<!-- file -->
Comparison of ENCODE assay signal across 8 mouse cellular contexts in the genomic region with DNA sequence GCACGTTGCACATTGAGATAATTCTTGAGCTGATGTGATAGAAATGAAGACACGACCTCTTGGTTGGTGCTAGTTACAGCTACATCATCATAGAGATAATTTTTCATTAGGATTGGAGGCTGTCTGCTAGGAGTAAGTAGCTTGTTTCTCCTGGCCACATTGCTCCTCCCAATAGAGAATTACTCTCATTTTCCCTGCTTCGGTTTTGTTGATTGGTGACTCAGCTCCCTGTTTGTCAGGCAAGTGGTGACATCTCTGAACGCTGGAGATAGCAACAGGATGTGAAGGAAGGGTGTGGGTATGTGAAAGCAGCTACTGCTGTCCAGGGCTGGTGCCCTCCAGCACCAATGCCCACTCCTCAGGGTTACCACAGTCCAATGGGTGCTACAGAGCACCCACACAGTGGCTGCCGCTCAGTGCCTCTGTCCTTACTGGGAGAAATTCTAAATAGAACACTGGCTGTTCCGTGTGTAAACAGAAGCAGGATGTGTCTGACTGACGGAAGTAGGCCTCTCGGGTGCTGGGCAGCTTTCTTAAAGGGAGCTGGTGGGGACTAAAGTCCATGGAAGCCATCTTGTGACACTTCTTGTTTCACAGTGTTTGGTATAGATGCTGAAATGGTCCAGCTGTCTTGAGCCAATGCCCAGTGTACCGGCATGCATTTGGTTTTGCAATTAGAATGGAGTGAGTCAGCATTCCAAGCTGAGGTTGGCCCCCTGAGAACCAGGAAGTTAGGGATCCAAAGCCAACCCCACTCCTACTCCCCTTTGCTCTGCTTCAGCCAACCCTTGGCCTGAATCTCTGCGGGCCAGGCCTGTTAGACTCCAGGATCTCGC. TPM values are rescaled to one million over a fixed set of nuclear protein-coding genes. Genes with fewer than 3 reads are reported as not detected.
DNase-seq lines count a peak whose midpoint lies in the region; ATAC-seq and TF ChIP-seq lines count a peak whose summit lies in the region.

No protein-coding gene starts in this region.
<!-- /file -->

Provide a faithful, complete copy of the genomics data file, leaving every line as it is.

Comparison of ENCODE assay signal across 8 mouse cellular contexts in the genomic region with DNA sequence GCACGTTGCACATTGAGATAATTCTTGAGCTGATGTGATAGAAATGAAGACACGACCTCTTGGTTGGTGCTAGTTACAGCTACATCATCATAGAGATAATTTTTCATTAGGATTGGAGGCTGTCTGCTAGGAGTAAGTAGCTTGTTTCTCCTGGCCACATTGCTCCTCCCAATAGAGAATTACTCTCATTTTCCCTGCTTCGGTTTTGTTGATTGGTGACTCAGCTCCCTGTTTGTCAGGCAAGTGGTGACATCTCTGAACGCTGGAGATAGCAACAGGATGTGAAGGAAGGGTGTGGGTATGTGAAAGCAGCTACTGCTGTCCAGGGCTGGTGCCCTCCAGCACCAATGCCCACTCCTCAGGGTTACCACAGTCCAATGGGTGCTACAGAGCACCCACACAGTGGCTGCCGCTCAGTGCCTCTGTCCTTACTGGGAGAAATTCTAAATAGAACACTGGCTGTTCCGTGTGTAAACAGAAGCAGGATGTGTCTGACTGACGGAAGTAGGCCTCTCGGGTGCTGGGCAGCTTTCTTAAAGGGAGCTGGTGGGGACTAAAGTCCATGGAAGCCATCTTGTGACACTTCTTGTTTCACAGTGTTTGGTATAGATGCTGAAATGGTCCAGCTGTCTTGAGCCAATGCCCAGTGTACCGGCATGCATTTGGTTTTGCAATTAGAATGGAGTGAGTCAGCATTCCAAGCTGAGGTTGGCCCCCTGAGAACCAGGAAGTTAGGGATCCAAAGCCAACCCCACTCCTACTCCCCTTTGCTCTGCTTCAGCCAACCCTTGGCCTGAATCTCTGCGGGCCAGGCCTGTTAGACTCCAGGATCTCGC. TPM values are rescaled to one million over a fixed set of nuclear protein-coding genes. Genes with fewer than 3 reads are reported as not detected.
DNase-seq lines count a peak whose midpoint lies in the region; ATAC-seq and TF ChIP-seq lines count a peak whose summit lies in the region.

No protein-coding gene starts in this region.